Things that are great about Yoshi’s Touch & Go:

1) It might be the most jazz game every made. It’s entirely about pure, freewheeling improvisation.

2) Your play on top of an algorithmically generated sequence of level geometry and enemy placement. This is the structure that you improvise against. Basically, in Yoshi’s Touch & Go, maths is your rhythm section. 

3) Both the combo system and the control system are incredibly dense and feel incredibly light. It’s a game with one of the highest interdependencies of dexterity-smarts and strategy-smarts, but you would never know it to look at it. 

4) It has the little hoof-cloppy Yoshi tune that you can feel unclogging your arteries and plumping your crow’s feet and flooding the colour back into your hair when you hear it. 

5) If you possess a time machine, you can get a free copy by going back to 19th March 2006 and rooting around in the seat pockets on the front left of standard class seating on flight VS020 after it lands at Heathrow. Dammit. 

Things that are great about Tetris Attack:
1) It’s called Tetris Attack and is fronted by Yoshi but has nothing to do with either.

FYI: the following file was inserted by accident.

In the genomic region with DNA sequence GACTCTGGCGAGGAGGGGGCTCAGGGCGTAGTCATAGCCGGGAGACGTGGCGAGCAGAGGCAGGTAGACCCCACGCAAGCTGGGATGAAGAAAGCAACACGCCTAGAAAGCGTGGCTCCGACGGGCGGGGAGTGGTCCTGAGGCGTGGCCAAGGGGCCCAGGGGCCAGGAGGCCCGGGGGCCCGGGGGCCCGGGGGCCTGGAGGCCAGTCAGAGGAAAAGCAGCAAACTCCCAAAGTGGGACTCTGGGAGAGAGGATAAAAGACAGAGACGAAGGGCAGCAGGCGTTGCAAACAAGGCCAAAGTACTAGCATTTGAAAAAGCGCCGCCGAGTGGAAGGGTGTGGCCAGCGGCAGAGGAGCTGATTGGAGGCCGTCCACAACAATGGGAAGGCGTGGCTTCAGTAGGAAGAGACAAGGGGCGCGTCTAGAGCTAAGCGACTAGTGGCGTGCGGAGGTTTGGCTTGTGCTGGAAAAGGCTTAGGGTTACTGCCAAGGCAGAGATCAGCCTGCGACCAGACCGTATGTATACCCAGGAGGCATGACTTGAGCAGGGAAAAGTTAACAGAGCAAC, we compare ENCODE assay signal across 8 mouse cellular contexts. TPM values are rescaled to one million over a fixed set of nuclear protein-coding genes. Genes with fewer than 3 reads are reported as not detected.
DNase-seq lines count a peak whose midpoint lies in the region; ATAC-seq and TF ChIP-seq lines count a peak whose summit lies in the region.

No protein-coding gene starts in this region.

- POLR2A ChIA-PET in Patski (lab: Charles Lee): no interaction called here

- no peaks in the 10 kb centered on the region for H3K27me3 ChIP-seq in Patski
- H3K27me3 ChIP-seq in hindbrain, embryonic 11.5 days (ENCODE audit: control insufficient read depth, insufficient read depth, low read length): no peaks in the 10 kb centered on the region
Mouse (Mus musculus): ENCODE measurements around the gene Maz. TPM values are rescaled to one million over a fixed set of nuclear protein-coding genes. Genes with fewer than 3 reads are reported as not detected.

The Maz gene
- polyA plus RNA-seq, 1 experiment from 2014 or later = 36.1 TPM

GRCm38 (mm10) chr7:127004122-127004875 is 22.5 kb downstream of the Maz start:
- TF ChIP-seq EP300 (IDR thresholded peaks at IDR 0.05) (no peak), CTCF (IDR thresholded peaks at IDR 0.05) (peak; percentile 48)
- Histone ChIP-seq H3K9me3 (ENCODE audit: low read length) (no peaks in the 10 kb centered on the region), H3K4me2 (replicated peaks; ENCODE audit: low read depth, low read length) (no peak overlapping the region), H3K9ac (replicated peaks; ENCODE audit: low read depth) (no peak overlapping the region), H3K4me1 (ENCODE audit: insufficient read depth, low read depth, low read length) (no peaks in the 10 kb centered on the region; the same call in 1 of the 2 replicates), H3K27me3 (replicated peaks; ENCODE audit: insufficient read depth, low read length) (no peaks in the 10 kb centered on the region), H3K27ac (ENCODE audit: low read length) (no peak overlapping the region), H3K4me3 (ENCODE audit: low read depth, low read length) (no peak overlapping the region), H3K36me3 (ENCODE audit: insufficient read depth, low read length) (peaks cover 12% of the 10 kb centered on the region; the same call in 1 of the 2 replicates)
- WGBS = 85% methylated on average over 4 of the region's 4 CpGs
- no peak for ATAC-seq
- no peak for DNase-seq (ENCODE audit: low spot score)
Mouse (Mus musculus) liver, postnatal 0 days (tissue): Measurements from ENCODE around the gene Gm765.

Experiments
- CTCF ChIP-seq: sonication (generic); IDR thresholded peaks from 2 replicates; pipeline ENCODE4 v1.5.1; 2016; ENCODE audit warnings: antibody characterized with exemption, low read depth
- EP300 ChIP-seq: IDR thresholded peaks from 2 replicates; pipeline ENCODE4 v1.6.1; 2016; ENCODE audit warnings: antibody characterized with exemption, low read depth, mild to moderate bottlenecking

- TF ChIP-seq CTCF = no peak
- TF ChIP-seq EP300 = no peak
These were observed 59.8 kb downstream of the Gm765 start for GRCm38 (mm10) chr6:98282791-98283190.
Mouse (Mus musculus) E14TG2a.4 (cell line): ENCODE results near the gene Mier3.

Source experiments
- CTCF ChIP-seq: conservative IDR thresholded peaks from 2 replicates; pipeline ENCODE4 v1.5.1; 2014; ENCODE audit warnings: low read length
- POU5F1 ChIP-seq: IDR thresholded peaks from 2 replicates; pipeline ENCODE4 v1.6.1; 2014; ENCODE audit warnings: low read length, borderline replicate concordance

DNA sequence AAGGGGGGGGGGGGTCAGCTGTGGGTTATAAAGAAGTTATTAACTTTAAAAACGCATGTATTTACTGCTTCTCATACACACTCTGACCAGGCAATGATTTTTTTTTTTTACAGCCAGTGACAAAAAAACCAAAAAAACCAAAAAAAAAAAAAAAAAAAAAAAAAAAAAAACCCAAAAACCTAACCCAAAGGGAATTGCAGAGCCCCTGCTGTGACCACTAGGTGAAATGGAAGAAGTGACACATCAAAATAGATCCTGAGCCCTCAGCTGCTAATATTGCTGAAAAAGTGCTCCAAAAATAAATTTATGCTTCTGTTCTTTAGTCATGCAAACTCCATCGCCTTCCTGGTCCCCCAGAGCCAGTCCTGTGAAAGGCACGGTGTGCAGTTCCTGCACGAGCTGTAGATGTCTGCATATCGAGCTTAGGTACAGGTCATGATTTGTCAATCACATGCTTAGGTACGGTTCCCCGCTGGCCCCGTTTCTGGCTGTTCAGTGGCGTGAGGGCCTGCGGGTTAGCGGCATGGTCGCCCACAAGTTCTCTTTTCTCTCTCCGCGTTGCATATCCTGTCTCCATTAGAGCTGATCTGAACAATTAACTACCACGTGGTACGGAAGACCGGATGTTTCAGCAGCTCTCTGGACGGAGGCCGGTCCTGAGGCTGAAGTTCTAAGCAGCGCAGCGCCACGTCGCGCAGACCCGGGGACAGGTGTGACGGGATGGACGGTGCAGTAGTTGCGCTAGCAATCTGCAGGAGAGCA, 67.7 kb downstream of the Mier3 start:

2) It opens with the line ‘Now, let’s go play, together…Together under the clearest of blue skies’. And they even bothered to put ‘blue skies’ in blue text.
3) It has my favourite block design from any block game ever. Bright and clear and harmonious.
4) It’s incredibly rare in being a puzzle game which is equally as good as an against-the-clock Tetris-style (ok, fine, maybe a little to do with Tetris) survival slog as it is as a fiendish little haiku puzzler: 7 blocks, 2 moves, hours of contemplation.
If you’re SNESless (oh, the humanity!) you could be playing it on DS as Planet Puzzle League. Or on N64 as Pokemon Puzzle League. I’ll leave is as an exercise for the reader to estimate how much those games have to do with planets and Pokemon, respectively.

Things that are great about Tetris Attack:

1) It’s called Tetris Attack and is fronted by Yoshi but has nothing to do with either.

2) It opens with the line ‘Now, let’s go play, together…Together under the clearest of blue skies’. And they even bothered to put ‘blue skies’ in blue text.

3) It has my favourite block design from any block game ever. Bright and clear and harmonious.

4) It’s incredibly rare in being a puzzle game which is equally as good as an against-the-clock Tetris-style (ok, fine, maybe a little to do with Tetris) survival slog as it is as a fiendish little haiku puzzler: 7 blocks, 2 moves, hours of contemplation.

If you’re SNESless (oh, the humanity!) you could be playing it on DS as Planet Puzzle League. Or on N64 as Pokemon Puzzle League. I’ll leave is as an exercise for the reader to estimate how much those games have to do with planets and Pokemon, respectively.